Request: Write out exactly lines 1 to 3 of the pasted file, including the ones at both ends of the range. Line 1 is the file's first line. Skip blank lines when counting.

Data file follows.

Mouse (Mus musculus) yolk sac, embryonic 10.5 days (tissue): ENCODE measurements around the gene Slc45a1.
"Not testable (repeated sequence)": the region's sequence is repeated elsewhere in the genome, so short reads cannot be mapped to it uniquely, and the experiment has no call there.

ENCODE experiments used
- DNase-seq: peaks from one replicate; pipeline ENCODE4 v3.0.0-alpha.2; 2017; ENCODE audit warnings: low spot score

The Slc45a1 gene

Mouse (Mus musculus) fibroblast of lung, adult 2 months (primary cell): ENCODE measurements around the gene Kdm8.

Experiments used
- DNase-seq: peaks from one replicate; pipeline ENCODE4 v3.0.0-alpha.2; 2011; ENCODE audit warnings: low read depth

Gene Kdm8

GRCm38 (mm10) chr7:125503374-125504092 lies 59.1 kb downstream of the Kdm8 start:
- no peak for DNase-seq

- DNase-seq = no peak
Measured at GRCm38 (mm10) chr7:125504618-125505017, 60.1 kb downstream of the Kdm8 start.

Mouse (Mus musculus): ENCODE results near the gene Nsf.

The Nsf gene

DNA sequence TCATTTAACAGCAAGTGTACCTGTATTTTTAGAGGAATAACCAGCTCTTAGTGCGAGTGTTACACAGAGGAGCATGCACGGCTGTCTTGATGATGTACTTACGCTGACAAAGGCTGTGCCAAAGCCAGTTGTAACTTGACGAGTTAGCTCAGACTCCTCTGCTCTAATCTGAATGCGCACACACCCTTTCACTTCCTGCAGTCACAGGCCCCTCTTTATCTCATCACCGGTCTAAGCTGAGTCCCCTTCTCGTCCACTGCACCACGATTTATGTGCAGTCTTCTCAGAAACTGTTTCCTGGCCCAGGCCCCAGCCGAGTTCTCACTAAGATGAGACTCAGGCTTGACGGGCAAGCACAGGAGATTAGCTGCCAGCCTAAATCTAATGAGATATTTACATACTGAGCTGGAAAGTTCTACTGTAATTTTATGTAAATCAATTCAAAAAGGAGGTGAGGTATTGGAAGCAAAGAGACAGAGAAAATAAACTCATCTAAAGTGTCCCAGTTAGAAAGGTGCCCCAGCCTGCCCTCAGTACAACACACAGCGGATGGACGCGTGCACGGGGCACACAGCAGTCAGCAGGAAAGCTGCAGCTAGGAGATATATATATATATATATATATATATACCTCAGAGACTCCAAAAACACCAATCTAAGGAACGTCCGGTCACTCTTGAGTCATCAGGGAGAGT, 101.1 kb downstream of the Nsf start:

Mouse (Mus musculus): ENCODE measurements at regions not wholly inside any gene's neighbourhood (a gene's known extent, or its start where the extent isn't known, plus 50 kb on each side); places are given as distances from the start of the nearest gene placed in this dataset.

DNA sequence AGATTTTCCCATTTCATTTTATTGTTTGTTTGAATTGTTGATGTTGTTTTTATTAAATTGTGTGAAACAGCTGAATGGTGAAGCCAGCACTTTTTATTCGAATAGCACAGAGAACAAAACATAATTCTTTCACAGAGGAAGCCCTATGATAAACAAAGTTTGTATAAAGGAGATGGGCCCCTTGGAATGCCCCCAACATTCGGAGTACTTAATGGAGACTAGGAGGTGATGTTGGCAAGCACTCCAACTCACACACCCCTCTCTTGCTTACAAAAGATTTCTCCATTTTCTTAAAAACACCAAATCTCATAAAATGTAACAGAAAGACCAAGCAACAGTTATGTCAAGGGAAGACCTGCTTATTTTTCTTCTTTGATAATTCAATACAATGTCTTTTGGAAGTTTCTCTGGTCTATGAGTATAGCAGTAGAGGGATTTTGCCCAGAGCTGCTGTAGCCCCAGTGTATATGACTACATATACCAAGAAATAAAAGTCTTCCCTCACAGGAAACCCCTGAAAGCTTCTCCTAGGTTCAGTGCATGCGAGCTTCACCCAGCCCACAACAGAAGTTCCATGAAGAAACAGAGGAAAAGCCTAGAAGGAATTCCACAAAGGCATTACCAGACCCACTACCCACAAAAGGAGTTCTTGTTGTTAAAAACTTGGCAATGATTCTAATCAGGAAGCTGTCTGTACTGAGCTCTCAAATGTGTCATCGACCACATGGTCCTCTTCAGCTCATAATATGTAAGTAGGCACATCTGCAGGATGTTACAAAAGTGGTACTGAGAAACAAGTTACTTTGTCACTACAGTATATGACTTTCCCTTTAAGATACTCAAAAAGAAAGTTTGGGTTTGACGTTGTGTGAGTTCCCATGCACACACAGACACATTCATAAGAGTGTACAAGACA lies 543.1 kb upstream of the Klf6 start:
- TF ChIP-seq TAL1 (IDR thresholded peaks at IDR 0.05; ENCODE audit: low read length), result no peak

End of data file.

Mouse (Mus musculus) yolk sac, embryonic 10.5 days (tissue): ENCODE measurements around the gene Slc45a1.
"Not testable (repeated sequence)": the region's sequence is repeated elsewhere in the genome, so short reads cannot be mapped to it uniquely, and the experiment has no call there.

ENCODE experiments used